• There is packaging and while I recycled everything that I could there is still some plastic waste. Personally, it’s not enough to bother me as when you buy groceries a certain amount of packaging is also unavoidable and it’s significantly less plastic than take out.

WHEN/WHERE

Your own home! You can modify regularity and on which days you want the boxes to arrive. When I was in Mexico I “skipped” my delivery, and you can skip weeks into the future. I needed to create a spreadsheet (#nerd) to keep track of all the different deliveries I had coming… But if you’re not as greedy as me/don’t want to try four different plans at once then you certainly wouldn’t need to do this.

WHO

The companies I’ve tried are: HelloFresh, Goodfood, Chefs Plate and Fresh Prep. Truth be told, without the discounts I’ve earned from coupons and referring friends I wouldn’t have budget for these boxes. Full pop they range from $60-$80 for three meals for two people, which works out to around $10-$13 per-meal per-person. I have the time to plan and shop for lower cost options, but if you’re someone who loves to cook and likes to try a variety of foods without the needing to plan or spend time going to the store – it could be well worth the money. They also have family plans which have more servings and could be great options for parents, or for people who want leftovers.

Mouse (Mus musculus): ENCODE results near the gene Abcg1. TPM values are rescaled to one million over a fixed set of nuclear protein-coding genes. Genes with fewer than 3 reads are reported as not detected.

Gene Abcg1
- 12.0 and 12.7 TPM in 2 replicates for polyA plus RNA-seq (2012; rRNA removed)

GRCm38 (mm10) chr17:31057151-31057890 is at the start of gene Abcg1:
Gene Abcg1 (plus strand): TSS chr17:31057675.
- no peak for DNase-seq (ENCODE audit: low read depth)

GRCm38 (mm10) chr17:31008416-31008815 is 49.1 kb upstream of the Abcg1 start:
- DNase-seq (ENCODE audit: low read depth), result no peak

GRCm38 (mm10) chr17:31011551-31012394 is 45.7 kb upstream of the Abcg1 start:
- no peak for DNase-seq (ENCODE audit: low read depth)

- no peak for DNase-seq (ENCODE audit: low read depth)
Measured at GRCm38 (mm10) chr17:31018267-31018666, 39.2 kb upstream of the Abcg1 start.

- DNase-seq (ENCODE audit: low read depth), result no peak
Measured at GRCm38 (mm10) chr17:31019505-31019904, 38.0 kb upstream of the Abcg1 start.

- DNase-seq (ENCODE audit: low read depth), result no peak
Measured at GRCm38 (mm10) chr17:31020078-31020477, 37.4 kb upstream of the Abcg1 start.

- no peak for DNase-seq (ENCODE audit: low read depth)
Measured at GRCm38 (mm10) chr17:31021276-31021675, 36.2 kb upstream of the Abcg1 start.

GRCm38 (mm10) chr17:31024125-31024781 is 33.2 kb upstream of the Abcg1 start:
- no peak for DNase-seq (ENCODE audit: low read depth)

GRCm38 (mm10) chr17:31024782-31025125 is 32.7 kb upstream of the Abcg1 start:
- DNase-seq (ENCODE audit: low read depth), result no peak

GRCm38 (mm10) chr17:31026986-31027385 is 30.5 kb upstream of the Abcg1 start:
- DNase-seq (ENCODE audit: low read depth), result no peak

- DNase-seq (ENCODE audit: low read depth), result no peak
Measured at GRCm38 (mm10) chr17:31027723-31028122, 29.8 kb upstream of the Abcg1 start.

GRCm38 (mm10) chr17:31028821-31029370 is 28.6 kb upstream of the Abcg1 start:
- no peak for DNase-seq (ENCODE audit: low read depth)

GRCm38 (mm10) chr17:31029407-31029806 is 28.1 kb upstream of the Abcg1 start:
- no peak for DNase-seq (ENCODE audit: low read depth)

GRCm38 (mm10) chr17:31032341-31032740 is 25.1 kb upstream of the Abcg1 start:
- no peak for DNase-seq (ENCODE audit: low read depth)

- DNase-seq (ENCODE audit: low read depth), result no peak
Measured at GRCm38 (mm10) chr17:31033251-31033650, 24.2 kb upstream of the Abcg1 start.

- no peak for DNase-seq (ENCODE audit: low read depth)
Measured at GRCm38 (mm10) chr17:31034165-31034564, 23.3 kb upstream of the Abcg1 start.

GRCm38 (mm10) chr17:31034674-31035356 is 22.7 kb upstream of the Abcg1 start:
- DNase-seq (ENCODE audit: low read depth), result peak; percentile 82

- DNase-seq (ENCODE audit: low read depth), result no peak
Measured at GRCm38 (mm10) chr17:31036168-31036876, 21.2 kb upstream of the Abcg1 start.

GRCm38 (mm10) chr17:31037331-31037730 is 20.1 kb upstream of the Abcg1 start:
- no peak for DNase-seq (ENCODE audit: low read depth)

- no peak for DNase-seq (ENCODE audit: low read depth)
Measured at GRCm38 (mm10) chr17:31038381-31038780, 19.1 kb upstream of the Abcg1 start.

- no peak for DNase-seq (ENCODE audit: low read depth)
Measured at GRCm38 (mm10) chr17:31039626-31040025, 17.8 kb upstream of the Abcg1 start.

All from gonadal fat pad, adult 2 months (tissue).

WHY

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My planning template

Coming up with creative meals and keeping the spice alive in the kitchen can be tricky. I LOVE food and planning, and even I struggle to with motivation to think up my meals for the week – or even that night. Choosing meals in advance allows me to look forward to them, and thanks to all the nutritional guidance these companies have access to, all the meals are exceptionally well-balanced and healthy. There is always a carb/veggie/protein included – which is very important to my athletic goals.